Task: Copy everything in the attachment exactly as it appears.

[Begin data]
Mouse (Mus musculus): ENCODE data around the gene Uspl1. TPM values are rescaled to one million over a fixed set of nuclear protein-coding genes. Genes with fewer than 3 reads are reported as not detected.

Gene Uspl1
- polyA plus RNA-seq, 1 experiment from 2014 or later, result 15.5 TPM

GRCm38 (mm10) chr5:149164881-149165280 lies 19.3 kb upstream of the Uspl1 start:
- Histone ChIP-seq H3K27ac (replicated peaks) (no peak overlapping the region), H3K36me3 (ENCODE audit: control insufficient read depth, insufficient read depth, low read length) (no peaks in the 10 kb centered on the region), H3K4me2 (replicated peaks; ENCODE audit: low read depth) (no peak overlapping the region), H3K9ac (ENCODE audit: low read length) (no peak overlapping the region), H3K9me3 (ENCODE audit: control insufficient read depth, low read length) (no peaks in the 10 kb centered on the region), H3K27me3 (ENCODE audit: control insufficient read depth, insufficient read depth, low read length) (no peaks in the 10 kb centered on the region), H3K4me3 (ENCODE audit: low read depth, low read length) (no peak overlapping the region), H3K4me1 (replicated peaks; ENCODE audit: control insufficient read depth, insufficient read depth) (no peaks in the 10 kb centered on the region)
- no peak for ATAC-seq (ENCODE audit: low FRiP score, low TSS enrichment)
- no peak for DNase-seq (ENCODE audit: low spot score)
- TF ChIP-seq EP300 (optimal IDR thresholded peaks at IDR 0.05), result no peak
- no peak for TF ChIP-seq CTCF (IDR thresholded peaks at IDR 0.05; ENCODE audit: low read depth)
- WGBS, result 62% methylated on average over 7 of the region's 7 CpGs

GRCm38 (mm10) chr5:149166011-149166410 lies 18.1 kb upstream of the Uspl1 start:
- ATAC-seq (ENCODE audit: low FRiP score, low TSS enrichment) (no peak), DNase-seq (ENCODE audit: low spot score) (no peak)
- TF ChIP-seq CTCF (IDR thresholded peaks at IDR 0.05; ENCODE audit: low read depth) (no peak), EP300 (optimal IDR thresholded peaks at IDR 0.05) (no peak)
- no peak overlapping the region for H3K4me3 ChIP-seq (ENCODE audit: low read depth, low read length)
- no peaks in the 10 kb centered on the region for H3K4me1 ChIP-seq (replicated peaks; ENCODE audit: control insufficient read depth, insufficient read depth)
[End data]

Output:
Mouse (Mus musculus): ENCODE data around the gene Uspl1. TPM values are rescaled to one million over a fixed set of nuclear protein-coding genes. Genes with fewer than 3 reads are reported as not detected.

Gene Uspl1
- polyA plus RNA-seq, 1 experiment from 2014 or later, result 15.5 TPM

GRCm38 (mm10) chr5:149164881-149165280 lies 19.3 kb upstream of the Uspl1 start:
- Histone ChIP-seq H3K27ac (replicated peaks) (no peak overlapping the region), H3K36me3 (ENCODE audit: control insufficient read depth, insufficient read depth, low read length) (no peaks in the 10 kb centered on the region), H3K4me2 (replicated peaks; ENCODE audit: low read depth) (no peak overlapping the region), H3K9ac (ENCODE audit: low read length) (no peak overlapping the region), H3K9me3 (ENCODE audit: control insufficient read depth, low read length) (no peaks in the 10 kb centered on the region), H3K27me3 (ENCODE audit: control insufficient read depth, insufficient read depth, low read length) (no peaks in the 10 kb centered on the region), H3K4me3 (ENCODE audit: low read depth, low read length) (no peak overlapping the region), H3K4me1 (replicated peaks; ENCODE audit: control insufficient read depth, insufficient read depth) (no peaks in the 10 kb centered on the region)
- no peak for ATAC-seq (ENCODE audit: low FRiP score, low TSS enrichment)
- no peak for DNase-seq (ENCODE audit: low spot score)
- TF ChIP-seq EP300 (optimal IDR thresholded peaks at IDR 0.05), result no peak
- no peak for TF ChIP-seq CTCF (IDR thresholded peaks at IDR 0.05; ENCODE audit: low read depth)
- WGBS, result 62% methylated on average over 7 of the region's 7 CpGs

GRCm38 (mm10) chr5:149166011-149166410 lies 18.1 kb upstream of the Uspl1 start:
- ATAC-seq (ENCODE audit: low FRiP score, low TSS enrichment) (no peak), DNase-seq (ENCODE audit: low spot score) (no peak)
- TF ChIP-seq CTCF (IDR thresholded peaks at IDR 0.05; ENCODE audit: low read depth) (no peak), EP300 (optimal IDR thresholded peaks at IDR 0.05) (no peak)
- no peak overlapping the region for H3K4me3 ChIP-seq (ENCODE audit: low read depth, low read length)
- no peaks in the 10 kb centered on the region for H3K4me1 ChIP-seq (replicated peaks; ENCODE audit: control insufficient read depth, insufficient read depth)